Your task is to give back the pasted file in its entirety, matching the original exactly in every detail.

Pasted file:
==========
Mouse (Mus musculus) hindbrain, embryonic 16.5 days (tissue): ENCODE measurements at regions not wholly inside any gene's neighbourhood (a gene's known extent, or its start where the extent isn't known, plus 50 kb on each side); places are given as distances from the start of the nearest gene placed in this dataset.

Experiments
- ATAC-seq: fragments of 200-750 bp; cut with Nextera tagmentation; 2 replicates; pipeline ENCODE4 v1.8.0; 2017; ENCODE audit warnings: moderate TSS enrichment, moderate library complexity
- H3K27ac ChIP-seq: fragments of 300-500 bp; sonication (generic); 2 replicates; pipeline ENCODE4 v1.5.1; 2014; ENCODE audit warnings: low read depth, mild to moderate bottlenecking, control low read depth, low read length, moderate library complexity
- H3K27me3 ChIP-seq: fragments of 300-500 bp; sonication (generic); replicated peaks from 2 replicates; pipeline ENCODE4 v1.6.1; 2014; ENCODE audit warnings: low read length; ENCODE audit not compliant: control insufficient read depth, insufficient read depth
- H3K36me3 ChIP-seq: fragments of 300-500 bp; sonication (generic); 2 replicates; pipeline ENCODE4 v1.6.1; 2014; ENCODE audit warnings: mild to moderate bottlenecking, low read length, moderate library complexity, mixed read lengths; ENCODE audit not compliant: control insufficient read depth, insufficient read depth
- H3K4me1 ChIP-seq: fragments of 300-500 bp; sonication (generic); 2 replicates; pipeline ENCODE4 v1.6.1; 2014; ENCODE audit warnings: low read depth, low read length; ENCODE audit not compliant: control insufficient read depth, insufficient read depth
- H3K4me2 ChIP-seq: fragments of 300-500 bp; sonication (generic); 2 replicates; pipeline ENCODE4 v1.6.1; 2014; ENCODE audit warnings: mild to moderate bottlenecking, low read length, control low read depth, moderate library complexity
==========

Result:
Mouse (Mus musculus) hindbrain, embryonic 16.5 days (tissue): ENCODE measurements at regions not wholly inside any gene's neighbourhood (a gene's known extent, or its start where the extent isn't known, plus 50 kb on each side); places are given as distances from the start of the nearest gene placed in this dataset.

Experiments
- ATAC-seq: fragments of 200-750 bp; cut with Nextera tagmentation; 2 replicates; pipeline ENCODE4 v1.8.0; 2017; ENCODE audit warnings: moderate TSS enrichment, moderate library complexity
- H3K27ac ChIP-seq: fragments of 300-500 bp; sonication (generic); 2 replicates; pipeline ENCODE4 v1.5.1; 2014; ENCODE audit warnings: low read depth, mild to moderate bottlenecking, control low read depth, low read length, moderate library complexity
- H3K27me3 ChIP-seq: fragments of 300-500 bp; sonication (generic); replicated peaks from 2 replicates; pipeline ENCODE4 v1.6.1; 2014; ENCODE audit warnings: low read length; ENCODE audit not compliant: control insufficient read depth, insufficient read depth
- H3K36me3 ChIP-seq: fragments of 300-500 bp; sonication (generic); 2 replicates; pipeline ENCODE4 v1.6.1; 2014; ENCODE audit warnings: mild to moderate bottlenecking, low read length, moderate library complexity, mixed read lengths; ENCODE audit not compliant: control insufficient read depth, insufficient read depth
- H3K4me1 ChIP-seq: fragments of 300-500 bp; sonication (generic); 2 replicates; pipeline ENCODE4 v1.6.1; 2014; ENCODE audit warnings: low read depth, low read length; ENCODE audit not compliant: control insufficient read depth, insufficient read depth
- H3K4me2 ChIP-seq: fragments of 300-500 bp; sonication (generic); 2 replicates; pipeline ENCODE4 v1.6.1; 2014; ENCODE audit warnings: mild to moderate bottlenecking, low read length, control low read depth, moderate library complexity